Richard Fuld, former CEO of Lehman Brothers, was summoned to Capitol Hill on Tuesday to answer for the collapse of the fallen Wall Street giant, amid signs a vote on historic financial reforms may be delayed.

Known as The Gorilla inside Lehman in its heyday, Fuld was slated to headline a hearing before the House Financial Services Committee chaired by Representative Barney Frank, the Democrats' gruff architect of financial reform in Congress.

Fuld's October 2008 appearance before lawmakers was marked by protesters with signs reading Shame, and Cap Greed, just weeks after Lehman imploded, paralyzing capital markets and unleashing a worldwide push for tighter financial rules.

The highly anticipated clash of Fuld and Frank was still to come as the hearing got under way, with lawmakers decrying the 2007-09 financial crisis and urging a regulatory overhaul amid fallout from U.S. fraud charges against Goldman Sachs.

Failure is inevitable in financial systems, U.S. Treasury Secretary Timothy Geithner told the panel, tapping his feet on the floor under the table as he testified.

A frequent congressional witness, Geithner appealed to lawmakers to complete its work on reforms.

The challenge for governments is to devise a system where failures of private firms cannot cause catastrophic damage to the economy, he said.

As the House panel examined the 2008 Lehman bankruptcy -- the largest bankruptcy filing in U.S. history -- the Senate was moving toward a pivotal vote on the most substantive overhaul of U.S. financial regulations since the Great Depression.

President Barack Obama, who has made financial reform a top priority since winning a major victory on healthcare reform, supports a bill approved by a Senate committee last month.

It is now headed toward the Senate floor for debate and a decision, but faces solid opposition from Republicans as well as banking industry lobbyists, who have fought against it for months.

Democrats, in control of 59 votes in the 100-member Senate, need the support of just one Republican to overcome procedural hurdles likely to be thrown in front of the bill. One Democratic official said the Senate now looked unlikely to take up the bill before next week, later than previously hoped.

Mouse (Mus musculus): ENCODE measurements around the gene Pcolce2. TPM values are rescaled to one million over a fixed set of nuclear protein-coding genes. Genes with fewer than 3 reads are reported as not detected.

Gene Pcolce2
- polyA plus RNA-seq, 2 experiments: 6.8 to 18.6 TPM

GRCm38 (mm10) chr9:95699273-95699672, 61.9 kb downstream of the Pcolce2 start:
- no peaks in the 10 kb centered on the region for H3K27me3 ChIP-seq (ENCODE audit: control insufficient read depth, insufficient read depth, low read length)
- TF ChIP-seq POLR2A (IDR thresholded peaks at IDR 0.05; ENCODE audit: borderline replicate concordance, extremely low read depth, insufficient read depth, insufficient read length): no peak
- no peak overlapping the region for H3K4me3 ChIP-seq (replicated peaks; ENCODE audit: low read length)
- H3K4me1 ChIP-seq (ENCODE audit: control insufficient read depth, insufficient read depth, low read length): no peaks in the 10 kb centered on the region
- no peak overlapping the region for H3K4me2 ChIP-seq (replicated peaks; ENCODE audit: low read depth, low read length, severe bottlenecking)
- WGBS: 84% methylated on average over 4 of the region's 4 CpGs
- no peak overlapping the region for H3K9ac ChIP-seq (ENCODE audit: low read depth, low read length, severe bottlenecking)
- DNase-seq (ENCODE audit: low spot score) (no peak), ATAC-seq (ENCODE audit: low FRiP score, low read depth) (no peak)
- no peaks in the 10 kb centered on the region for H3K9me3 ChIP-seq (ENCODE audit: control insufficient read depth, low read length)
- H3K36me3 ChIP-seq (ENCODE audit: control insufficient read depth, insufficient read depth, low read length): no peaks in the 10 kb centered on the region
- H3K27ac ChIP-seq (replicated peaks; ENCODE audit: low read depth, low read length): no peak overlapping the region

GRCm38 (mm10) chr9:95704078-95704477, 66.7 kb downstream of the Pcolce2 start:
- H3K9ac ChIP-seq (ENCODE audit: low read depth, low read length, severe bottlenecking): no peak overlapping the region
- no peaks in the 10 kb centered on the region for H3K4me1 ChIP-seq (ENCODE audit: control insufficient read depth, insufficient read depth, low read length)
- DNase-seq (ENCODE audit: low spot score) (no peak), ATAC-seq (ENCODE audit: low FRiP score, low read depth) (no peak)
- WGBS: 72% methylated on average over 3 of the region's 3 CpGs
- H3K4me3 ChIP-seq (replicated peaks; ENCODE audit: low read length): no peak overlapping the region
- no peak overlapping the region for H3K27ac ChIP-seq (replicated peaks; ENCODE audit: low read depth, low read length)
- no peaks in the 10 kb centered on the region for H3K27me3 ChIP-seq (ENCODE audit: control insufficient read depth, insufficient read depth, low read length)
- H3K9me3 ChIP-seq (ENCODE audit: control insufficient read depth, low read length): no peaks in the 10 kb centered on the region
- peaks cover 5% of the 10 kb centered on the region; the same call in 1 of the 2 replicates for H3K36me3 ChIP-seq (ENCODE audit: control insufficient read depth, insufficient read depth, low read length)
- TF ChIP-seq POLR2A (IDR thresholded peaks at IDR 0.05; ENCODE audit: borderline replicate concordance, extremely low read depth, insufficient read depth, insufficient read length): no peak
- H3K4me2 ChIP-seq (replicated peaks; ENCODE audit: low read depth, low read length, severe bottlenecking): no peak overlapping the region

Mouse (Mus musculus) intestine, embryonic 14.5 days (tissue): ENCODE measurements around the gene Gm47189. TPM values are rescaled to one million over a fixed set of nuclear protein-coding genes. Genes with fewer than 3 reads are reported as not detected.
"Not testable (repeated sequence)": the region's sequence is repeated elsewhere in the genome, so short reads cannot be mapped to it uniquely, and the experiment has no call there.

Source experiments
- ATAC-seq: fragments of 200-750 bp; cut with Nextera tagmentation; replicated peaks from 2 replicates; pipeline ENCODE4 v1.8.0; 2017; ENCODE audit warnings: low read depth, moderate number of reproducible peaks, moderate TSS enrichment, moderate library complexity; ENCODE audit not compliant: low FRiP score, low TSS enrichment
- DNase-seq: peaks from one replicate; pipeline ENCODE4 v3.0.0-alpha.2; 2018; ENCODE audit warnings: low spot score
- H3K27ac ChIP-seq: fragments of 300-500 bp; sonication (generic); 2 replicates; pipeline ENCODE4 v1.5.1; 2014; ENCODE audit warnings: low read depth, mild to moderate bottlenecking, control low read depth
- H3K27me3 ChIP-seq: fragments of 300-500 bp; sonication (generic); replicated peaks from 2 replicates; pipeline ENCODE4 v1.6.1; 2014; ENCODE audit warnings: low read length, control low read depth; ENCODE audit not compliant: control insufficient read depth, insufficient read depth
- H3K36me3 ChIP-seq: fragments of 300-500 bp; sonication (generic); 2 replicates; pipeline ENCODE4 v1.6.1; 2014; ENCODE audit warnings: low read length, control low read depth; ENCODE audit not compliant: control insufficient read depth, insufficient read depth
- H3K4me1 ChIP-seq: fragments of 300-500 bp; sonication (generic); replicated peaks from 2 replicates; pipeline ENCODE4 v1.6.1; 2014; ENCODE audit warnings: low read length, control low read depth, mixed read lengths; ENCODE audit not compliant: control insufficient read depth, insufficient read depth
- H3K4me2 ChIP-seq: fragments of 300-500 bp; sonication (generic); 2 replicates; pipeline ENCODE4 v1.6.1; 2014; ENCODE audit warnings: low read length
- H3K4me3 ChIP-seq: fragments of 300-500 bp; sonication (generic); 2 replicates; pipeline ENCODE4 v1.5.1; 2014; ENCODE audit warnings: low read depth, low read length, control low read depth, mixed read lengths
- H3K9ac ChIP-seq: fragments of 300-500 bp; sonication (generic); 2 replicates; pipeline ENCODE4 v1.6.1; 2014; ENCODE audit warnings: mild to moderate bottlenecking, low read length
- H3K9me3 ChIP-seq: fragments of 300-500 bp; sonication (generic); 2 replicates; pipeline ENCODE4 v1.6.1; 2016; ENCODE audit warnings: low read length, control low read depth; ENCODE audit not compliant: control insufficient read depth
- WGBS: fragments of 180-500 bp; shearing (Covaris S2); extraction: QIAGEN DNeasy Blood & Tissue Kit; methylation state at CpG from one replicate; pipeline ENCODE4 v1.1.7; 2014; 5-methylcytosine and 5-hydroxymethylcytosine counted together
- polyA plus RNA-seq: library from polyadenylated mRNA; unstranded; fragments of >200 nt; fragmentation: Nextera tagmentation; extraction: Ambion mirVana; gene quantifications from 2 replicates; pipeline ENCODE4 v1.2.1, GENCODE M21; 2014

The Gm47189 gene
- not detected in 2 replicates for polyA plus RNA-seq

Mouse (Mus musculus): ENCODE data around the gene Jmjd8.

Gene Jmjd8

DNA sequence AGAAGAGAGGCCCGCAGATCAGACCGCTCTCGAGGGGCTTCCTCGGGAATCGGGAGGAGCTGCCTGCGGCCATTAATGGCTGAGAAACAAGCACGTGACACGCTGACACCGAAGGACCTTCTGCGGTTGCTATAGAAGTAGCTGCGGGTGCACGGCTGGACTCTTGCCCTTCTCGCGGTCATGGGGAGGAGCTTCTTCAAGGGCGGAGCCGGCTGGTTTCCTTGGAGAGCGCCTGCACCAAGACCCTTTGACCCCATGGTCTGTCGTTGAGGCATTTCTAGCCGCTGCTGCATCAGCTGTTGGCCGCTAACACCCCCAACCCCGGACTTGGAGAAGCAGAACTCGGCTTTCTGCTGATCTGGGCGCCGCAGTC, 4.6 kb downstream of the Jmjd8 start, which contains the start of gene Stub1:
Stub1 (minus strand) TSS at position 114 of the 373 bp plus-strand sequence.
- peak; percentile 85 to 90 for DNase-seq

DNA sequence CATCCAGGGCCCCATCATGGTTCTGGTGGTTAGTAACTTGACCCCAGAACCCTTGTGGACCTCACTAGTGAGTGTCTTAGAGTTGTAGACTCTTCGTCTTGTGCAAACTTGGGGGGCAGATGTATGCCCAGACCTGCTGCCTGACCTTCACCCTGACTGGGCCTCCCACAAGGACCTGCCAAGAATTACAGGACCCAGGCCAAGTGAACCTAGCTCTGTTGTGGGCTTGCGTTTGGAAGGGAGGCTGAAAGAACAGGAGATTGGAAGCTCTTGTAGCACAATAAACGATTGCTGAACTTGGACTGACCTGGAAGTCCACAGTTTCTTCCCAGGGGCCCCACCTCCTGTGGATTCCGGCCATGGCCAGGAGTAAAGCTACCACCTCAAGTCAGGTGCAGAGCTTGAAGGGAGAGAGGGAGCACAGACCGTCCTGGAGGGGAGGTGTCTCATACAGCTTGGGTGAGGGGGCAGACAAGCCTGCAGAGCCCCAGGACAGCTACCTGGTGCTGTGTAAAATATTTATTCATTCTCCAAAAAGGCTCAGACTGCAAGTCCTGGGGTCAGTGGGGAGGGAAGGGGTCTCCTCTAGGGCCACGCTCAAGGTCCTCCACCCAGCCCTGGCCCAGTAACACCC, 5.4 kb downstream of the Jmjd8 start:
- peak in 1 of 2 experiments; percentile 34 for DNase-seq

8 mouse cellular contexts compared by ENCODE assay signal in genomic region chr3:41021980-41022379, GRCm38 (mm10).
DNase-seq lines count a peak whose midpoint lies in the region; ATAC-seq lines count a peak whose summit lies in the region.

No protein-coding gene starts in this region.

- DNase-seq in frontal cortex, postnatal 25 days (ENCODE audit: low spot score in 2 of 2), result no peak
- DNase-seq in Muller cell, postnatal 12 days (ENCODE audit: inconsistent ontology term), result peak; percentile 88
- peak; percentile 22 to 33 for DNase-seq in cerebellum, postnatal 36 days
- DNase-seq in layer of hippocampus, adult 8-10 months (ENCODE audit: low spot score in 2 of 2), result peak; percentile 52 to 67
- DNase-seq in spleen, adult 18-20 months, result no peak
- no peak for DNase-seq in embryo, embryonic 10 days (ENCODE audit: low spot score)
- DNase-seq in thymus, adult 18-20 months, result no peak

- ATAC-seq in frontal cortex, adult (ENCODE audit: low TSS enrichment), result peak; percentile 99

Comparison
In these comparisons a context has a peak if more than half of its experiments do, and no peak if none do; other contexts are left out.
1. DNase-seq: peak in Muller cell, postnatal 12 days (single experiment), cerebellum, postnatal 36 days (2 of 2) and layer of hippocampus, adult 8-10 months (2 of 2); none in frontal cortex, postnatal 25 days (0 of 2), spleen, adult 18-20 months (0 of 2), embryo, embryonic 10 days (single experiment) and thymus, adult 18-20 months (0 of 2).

The U.S. Securities and Exchange Commission on Friday brought fraud charges against Goldman Sachs linked to its structuring and marketing of a subprime mortgage investment. Goldman has emerged from the crisis as Wall Street's top firm.

Major bank stocks were higher in afternoon trading on the New York Stock Exchange, except for Goldman, which was down 1.8 percent at $160.40.

With Democrats betting that the Goldman case would boost deep and persistent public anger against the financial industry and improve chances of their bill's passage, Goldman on Tuesday reported that its first-quarter profits nearly doubled.

SEC Chairman Mary Schapiro told reporters that the case against Goldman was absolutely not politically motivated.

The House approved a reform bill in December that embraced many of the reforms proposed by Obama in mid-2009. But the Senate has yet to act, with the result that regulation has changed little since Lehman fell apart in late 2008.

Fuld was expected to tell the House committee that he only learned of Lehman's use of a controversial accounting technique a year after the investment bank filed for bankruptcy.

A court-appointed examiner reported in March that Lehman used a technique known as Repo 105 to temporarily remove some assets from its books, obscuring its full financial picture. Critics say the technique can be abused for window dressing financial results at the end of a quarter.

I have absolutely no recollection whatsoever of hearing anything about Repo 105 transactions while I was CEO of Lehman, Fuld said in the prepared remarks to be delivered.

Fuld left Lehman at the end of 2008.

Geithner was joined at the House committee hearing by Federal Reserve Chairman Ben Bernanke and the SEC's Schapiro, also veterans of such proceedings.

Schapiro said the investor protection agency was considering whether new rules are needed to prevent the masking of a company's debt at the end of the quarter.

Former SEC Chairman Christopher Cox told the committee, in prepared remarks, that the Lehman examiner's report may provide the basis for an SEC enforcement action.

(Additional reporting by Andy Sullivan, Karey Wutkowski, Rachelle Younglai, Kim Dixon and Clare Baldwin, with Steve Eder in New York; Editing by Gary Crosse))